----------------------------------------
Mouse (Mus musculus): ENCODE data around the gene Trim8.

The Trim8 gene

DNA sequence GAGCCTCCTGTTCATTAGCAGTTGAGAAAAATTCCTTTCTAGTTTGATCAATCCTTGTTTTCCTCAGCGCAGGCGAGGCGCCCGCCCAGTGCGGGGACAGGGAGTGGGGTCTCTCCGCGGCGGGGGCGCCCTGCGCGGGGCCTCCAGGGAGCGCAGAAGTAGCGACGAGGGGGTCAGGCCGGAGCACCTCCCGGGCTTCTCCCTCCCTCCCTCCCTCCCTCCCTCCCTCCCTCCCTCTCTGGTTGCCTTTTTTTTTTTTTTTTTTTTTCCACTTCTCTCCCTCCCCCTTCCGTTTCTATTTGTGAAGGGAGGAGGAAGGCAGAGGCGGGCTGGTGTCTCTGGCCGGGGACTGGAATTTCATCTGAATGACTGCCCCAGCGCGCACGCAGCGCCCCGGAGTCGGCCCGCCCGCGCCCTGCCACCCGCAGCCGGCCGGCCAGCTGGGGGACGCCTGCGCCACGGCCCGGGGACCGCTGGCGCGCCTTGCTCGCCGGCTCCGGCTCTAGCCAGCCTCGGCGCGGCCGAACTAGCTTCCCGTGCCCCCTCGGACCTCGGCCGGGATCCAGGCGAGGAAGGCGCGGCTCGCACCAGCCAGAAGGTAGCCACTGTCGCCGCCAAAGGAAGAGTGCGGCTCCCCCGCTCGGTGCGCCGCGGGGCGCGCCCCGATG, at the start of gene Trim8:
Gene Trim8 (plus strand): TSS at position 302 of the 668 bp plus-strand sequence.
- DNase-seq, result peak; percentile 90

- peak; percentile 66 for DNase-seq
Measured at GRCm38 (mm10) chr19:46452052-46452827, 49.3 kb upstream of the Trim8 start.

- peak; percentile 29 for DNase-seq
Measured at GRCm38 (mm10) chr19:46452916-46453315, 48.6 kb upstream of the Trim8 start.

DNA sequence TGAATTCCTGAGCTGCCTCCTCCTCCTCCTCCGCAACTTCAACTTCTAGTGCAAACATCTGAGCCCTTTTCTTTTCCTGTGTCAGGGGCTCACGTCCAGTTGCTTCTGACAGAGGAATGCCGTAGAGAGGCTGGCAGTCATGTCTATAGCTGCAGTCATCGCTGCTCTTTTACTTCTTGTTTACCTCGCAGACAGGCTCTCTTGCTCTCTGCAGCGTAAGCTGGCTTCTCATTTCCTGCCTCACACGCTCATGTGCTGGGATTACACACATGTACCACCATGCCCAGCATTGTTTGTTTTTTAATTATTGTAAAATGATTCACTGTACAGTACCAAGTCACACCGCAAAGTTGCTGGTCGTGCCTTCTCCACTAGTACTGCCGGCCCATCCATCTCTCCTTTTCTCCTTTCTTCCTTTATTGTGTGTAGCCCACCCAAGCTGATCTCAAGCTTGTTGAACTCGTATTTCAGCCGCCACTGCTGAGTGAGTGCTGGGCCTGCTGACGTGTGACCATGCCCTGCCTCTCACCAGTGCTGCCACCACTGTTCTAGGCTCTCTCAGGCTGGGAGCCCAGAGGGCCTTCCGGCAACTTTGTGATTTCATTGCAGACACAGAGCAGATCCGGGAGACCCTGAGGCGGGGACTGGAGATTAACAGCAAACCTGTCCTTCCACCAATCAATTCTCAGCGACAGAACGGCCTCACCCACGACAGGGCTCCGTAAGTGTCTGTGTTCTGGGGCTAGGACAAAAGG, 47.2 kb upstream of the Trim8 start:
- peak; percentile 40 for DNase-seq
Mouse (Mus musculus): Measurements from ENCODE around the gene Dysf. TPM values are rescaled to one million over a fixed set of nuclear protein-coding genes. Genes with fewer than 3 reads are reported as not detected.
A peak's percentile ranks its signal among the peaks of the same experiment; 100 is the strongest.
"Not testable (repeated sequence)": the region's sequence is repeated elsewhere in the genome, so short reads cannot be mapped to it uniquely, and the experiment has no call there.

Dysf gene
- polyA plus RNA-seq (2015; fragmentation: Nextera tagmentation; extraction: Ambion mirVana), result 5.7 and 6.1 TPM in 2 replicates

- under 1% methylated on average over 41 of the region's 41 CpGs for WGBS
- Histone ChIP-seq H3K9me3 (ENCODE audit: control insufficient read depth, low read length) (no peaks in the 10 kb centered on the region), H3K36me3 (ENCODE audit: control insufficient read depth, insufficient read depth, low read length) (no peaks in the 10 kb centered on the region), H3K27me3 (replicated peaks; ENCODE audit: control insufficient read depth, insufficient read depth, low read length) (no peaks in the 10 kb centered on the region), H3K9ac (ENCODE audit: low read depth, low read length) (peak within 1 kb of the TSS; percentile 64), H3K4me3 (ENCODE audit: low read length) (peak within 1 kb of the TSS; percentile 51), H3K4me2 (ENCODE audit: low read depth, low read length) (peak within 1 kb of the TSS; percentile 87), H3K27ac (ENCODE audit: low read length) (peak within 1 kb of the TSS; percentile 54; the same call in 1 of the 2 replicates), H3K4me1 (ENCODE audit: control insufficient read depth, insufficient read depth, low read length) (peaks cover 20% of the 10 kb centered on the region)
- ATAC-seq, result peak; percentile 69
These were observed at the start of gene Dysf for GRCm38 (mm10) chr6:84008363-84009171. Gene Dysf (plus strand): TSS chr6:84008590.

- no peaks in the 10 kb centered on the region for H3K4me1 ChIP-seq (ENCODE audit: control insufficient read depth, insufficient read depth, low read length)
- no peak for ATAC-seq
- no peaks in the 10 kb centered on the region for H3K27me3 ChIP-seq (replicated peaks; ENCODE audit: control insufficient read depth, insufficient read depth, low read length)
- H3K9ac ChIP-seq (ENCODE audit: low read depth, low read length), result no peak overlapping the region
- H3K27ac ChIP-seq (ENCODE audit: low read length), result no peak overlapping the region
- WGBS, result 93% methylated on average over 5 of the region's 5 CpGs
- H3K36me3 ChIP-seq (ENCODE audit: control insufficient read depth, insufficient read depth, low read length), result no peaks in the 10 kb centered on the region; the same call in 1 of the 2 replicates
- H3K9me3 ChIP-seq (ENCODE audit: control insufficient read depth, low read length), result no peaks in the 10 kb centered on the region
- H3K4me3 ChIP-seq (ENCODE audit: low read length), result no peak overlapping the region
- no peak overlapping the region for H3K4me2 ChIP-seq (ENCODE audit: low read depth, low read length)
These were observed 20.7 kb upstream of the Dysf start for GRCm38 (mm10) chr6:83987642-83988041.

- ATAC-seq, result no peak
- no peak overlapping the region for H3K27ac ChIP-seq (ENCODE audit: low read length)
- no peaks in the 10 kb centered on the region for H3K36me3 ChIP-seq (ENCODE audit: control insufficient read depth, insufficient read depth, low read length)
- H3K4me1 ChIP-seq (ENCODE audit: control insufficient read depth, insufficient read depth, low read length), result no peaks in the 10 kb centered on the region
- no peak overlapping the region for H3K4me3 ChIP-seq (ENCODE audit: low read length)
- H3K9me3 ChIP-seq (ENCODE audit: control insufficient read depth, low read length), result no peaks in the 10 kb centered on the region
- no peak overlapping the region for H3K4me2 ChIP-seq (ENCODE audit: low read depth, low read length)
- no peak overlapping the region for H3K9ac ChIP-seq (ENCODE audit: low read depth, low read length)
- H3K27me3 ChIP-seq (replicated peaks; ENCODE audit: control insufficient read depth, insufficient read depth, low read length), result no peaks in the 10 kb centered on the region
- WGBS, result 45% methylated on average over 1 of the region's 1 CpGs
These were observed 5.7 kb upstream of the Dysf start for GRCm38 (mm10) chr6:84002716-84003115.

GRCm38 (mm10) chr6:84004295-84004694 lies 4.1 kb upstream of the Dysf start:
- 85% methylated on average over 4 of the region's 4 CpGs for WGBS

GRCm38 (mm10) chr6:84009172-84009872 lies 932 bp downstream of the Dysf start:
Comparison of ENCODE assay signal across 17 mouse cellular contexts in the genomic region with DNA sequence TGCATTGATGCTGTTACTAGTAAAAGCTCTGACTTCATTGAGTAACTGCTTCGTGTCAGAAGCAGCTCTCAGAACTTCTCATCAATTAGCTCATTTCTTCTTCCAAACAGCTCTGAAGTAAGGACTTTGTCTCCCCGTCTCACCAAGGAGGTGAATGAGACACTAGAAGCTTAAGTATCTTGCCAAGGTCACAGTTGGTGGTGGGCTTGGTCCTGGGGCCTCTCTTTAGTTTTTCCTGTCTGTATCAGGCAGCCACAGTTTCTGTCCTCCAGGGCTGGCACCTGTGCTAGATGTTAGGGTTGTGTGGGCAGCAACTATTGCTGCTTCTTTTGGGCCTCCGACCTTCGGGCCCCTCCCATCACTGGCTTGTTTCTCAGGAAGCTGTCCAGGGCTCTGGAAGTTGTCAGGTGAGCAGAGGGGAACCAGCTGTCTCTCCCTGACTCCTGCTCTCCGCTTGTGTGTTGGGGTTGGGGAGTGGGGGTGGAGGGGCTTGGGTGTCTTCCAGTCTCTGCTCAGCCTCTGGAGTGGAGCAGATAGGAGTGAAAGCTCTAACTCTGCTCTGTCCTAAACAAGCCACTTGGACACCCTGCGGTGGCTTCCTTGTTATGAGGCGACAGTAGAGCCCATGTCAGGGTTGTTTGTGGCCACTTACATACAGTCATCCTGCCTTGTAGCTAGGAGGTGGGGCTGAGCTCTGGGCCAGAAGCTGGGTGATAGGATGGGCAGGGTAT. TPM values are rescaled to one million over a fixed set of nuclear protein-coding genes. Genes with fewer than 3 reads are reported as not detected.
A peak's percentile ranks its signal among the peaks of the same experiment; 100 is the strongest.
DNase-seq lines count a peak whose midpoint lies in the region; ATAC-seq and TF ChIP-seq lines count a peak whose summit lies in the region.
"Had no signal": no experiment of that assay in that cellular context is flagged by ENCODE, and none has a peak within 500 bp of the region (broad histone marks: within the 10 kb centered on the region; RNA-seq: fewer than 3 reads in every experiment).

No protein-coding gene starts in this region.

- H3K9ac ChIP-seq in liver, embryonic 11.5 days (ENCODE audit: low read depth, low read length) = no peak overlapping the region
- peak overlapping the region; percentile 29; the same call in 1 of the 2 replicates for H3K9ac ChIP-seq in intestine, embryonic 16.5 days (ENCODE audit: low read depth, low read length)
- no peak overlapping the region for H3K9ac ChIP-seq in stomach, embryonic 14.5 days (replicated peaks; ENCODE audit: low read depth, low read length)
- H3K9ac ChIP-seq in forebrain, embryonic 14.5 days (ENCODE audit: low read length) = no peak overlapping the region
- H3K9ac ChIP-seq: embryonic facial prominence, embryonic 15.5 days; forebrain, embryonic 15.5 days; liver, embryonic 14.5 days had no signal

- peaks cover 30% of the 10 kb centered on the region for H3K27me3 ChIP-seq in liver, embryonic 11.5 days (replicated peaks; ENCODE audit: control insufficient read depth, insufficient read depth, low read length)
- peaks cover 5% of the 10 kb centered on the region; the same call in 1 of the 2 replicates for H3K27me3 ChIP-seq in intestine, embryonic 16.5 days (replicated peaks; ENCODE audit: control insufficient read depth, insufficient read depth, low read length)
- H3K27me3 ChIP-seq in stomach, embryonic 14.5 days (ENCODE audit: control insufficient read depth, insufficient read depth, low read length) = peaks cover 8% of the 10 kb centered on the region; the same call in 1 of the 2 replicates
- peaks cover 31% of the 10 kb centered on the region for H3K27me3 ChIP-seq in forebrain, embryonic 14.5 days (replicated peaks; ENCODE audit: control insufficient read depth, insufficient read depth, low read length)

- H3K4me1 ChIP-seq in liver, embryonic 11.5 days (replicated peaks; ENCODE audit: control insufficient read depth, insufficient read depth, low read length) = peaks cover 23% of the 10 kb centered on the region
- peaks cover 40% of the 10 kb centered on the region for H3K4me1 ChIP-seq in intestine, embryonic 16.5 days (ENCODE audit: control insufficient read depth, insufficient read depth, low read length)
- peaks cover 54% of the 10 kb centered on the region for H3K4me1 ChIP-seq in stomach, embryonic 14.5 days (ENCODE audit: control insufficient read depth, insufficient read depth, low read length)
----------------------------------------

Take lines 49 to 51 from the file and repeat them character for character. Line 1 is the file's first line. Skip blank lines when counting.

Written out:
"Had no signal": no experiment of that assay in that cellular context is flagged by ENCODE, and none has a peak within 500 bp of the region (broad histone marks: within the 10 kb centered on the region; RNA-seq: fewer than 3 reads in every experiment).

No protein-coding gene starts in this region.

- H3K9ac ChIP-seq in liver, embryonic 11.5 days (ENCODE audit: low read depth, low read length) = no peak overlapping the region